support, and some mainstream software isn't shipped natively for the
    BSDs.
    The strongest point of the BSDs is consistency across the different
    OSes. The files go into the same place every time. You can move from
    one to another without really having to think "Where's that init file?"
    or "Will this go into /sbin or /usr/sbin?" - Unlike trying to go from,
    say, RedHat to SuSE to debian.
    There's also ports, but if you've come from debian you probably won't
    actually be totally blown away.

    >And, which *BSD is best for:
    >1) Servers and desktop usage

    Free for the desktop. I'm told Net is good, but it's something of a
    moot point since the binaries for one will work on another.
    For servers, take your pick. They have different strengths. Open is
    definitely the way to go if you want a firewall or a secure router.
    Free moves packets like you wouldn't believe. And Net, well, if you
    want to put your washing machine or toaster onto a network, there's
    probably a port of Net for it.

    >2) Community support (one of the devs on #openbsd is a real sarcastic
    >prick)

    Free is the largest, so has the biggest pool for support. I'm sure
    there are wankers in there, but I've never bumped into one.
    Open is run by Theo de Raadt, who is known for being slightly abrasive
    (just like 25-grade sandpaper is slighly abrasive).
    The reputation of the Net community is pretty good. They're almost
    certainly going to be able to help you with that obscure hardware
    problem, for example.

    >3) Maintenance
    >

    Open's release cycle is every six months. That's major release not just
    patch release. Free is roughly every quarter. Not sure about Net, but
    they also announce a new architecture (I'm sure they must have just
    about ported to every known microprocessing architecture there is) quite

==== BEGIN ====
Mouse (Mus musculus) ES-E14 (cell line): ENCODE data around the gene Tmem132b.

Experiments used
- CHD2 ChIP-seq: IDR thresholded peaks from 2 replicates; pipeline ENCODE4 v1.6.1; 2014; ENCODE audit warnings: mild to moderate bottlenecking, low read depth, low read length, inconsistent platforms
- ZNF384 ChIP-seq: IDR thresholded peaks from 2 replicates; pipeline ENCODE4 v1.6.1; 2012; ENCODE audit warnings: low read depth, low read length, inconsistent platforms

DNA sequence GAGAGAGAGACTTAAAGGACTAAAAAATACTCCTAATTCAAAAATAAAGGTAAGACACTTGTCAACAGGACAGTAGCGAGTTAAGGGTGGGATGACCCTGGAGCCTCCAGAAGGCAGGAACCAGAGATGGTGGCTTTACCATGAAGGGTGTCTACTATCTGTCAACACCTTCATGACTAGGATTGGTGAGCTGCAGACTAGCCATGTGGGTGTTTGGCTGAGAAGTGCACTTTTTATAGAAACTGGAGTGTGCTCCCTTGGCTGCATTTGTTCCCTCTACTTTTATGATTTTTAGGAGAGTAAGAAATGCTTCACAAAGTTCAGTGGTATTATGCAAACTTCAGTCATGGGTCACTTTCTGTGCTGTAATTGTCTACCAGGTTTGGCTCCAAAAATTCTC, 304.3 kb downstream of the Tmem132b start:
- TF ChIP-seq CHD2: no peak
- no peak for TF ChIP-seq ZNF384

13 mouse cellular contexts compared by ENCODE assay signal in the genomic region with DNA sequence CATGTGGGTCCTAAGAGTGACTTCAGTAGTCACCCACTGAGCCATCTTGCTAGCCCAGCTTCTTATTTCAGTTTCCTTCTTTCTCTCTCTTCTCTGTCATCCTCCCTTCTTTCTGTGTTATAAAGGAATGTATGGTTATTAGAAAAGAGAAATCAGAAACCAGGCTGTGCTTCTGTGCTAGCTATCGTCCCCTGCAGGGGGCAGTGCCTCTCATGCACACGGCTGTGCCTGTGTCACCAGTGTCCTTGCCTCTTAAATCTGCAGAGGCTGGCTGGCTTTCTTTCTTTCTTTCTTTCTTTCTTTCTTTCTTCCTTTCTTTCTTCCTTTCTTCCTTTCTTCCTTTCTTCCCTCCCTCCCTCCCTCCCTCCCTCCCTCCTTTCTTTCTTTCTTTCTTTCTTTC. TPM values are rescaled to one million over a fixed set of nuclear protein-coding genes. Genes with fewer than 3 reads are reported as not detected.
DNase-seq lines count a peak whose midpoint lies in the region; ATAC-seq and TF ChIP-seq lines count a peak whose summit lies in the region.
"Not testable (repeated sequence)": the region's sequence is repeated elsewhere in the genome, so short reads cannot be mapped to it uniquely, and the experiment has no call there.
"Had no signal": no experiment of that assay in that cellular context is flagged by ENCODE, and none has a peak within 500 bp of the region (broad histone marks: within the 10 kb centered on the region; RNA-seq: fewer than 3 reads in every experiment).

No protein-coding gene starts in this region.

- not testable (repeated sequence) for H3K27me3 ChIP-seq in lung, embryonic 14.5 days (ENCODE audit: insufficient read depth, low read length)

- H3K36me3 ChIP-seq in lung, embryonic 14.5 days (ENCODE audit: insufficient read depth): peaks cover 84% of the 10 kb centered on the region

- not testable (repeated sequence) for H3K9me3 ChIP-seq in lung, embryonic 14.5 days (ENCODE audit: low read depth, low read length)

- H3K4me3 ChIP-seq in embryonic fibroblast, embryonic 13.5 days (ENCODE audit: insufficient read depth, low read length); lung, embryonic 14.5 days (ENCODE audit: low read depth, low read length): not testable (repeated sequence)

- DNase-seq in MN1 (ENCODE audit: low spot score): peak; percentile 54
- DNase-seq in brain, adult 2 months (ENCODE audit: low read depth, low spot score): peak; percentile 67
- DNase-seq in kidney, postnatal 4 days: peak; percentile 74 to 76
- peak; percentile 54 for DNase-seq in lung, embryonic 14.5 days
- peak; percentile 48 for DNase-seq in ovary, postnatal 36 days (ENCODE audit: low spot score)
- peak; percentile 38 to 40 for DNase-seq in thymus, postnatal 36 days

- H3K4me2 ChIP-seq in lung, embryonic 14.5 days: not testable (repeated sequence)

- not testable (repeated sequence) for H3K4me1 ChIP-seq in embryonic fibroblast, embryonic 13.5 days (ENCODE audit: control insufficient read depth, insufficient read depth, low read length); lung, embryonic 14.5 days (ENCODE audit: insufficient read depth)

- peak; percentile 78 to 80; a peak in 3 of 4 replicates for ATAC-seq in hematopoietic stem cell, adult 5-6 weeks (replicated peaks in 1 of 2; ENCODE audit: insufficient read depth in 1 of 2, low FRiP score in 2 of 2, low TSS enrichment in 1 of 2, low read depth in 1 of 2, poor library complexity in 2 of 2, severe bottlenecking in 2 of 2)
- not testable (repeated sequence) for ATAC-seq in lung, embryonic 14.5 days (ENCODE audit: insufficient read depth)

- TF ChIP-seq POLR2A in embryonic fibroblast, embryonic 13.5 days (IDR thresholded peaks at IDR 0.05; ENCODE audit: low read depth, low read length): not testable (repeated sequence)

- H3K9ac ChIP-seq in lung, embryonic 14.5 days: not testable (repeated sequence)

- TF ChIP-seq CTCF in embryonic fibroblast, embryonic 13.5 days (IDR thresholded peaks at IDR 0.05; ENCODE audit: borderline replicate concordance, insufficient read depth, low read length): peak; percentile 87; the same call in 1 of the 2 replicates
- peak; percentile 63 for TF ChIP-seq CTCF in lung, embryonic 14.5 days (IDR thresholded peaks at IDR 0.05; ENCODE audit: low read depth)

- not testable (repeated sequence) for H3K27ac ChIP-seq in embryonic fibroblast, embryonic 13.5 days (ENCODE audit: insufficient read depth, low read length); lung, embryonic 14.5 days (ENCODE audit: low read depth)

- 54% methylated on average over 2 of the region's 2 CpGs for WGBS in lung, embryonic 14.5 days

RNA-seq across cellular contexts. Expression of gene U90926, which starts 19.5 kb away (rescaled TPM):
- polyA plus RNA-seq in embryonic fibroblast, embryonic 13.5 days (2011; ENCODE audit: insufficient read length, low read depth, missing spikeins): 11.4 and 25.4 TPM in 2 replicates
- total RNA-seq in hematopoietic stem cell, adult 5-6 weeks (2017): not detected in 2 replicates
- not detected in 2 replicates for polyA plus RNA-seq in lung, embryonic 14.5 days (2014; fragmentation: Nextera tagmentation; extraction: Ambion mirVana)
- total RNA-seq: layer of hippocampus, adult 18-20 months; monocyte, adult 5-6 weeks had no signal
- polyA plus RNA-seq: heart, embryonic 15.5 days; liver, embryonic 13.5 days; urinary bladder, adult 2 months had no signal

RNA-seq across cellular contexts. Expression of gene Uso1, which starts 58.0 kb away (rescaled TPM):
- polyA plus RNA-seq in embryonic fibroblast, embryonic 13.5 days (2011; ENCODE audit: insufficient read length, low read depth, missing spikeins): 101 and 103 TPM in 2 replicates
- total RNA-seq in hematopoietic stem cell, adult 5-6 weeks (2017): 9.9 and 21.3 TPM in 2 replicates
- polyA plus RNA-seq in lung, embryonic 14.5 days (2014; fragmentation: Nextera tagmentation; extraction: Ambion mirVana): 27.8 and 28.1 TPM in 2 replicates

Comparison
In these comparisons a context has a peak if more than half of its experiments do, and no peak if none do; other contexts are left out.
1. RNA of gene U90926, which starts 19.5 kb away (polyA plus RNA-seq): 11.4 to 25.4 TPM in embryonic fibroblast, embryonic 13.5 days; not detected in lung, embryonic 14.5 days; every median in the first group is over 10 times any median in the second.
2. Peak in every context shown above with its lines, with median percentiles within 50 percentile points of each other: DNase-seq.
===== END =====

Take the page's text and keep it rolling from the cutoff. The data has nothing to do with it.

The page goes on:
regularly.

    --
    Matthew Poole Auckland, New Zealand
    "Veni, vidi, velcro...
    I came, I saw, I stuck around"

    My real e-mail is mattATp00leDOTnet
    Matthew Poole, Aug 9, 2003
    #3
  4. Evil Bastard

    Enkidu Guest

    I've installed and played with BSD a bit. It's not a beginner's OS,
    IMO. The need to compile everything is a real negative as far as I'm
    concerned. Some people love it. But waiting an hour or more for a
    "make world" is too long for me. It does require a lot of knowledge
    about how it is put together.

    Have you tried Debian, which is part way between something like BSD
    and RedHat/Mandrake?

    Cheers,

    Cliff


    On Sun, 10 Aug 2003 02:38:55 +1200, Evil Bastard
    <postmaster@127.0.0.1> wrote:

    >Hi,
    >
    >I've been running all-Linux boxen for going on 2 years now (after
    >overcoming my Windows addiction), am happy with the setup, only ever
    >restart servers when changing hardware or building new kernels etc etc.
    >
    >But I sometimes bump into people on the net who sing the praises of the
    >various *BSD operating systems, and urge me to make the switch.
    >
    >Also, until such time as SCO's executives start their prison sentences,
    >Linux users are potential targets for legal harassment and extortion
    >attempts, while *BSD users are totally out of the picture.